Skip to 0 minutes and 5 seconds JENNY ARDAGH: I’m here with Hembo talking about photography on-site. So Hembo, what are you actually doing here?
Skip to 0 minutes and 11 seconds HEMBO PAGI: I’m taking photographs of coins at this particular moment. But this set-up here is for taking general finds photography from very, very small to very, quite big objects.
Skip to 0 minutes and 25 seconds JENNY ARDAGH: OK. Can you name some specific techniques that you use?
Skip to 0 minutes and 29 seconds HEMBO PAGI: Again, at the moment it’s set up to do RTI capture. But we do photogrammetry and general find photographs.
Skip to 0 minutes and 39 seconds JENNY ARDAGH: What does RTI stand for?
Skip to 0 minutes and 41 seconds HEMBO PAGI: RTI stands for Reflectance Transformation Imaging.
Skip to 0 minutes and 44 seconds JENNY ARDAGH: OK. Can you explain a bit about that specifically?
Skip to 0 minutes and 47 seconds HEMBO PAGI: Yes, it’s a photographic technique– or to be even more precise– computational photographic technique which allows us to enhance the photograph so we are able to see the surface details of the object. So we take a series of photographs. So on the screen at the moment you see just the one photograph. But using the extender flash, or any other light source, we take multiple photographs. We record the light source location with those tiny spheres. But we have also bigger spheres for bigger objects.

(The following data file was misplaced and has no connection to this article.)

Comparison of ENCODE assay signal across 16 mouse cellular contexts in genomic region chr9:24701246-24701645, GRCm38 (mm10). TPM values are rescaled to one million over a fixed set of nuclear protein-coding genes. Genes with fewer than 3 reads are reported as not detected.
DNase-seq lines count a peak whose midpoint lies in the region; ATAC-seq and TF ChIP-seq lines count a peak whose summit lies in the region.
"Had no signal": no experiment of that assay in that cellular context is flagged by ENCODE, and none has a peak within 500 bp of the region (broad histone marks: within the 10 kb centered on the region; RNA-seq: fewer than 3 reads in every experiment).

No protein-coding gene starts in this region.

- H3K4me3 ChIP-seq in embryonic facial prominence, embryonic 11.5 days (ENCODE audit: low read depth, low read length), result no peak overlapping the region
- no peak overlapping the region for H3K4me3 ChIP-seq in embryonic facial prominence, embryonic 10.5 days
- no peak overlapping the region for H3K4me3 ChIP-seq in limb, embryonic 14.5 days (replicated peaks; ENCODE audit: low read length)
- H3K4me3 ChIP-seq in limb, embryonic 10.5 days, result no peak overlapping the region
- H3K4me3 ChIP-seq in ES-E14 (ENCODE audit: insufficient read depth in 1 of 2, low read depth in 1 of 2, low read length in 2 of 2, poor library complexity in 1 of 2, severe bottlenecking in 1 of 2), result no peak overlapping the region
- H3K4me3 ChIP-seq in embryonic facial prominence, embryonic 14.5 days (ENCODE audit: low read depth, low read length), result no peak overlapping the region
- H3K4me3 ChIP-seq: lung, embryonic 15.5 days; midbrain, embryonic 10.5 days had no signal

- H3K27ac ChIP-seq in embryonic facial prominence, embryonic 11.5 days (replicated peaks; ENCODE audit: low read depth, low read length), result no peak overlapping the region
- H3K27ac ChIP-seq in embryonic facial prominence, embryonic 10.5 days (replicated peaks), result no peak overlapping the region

Skip to 1 minute and 34 seconds And what you can see on the sphere is the reflection of the light. So again, now the ceiling lights reflects back so software is able then to trace the light source. And that again, helps us to do some more calculations– or software to do more calculations– about the surface details and then as a final result, re-light the object in a different angle as we need.
Photography of the coins
All of our coins are photographed and where possible also recorded as you have seen using alternative methods. Reflectance Transformation Imaging as you will learn later this week allows us to provide virtual access to objects, including coins, so that they can be studied without interacting with the object itself. This minimises the risk of damage and also provides access to researchers who may not otherwise be able to interact with the material.
Setup for recording an RTI of the Bronze Constantian Coin from last week - Hembo Pagi © University of Southampton
In the method shown by Hembo we are using reflective spheres. The light that is used to cast a shadow on the object also creates a tiny highlight - a bright spot - on the sphere. By finding this highlight in each photograph the computer is able to calculate where the light was and then produces a model of what it would look like if the light was in a slightly different position. In this way you can virtually move a light over the object as if you were holding it in your hand.
We photograph a large proportion of our finds - not just coins - and sometimes we photograph them from many different angles. When necessary we photograph them ‘in situ’ in the field before removing them fully from the soil - Hembo Pagi © University of Southampton
© University of Southampton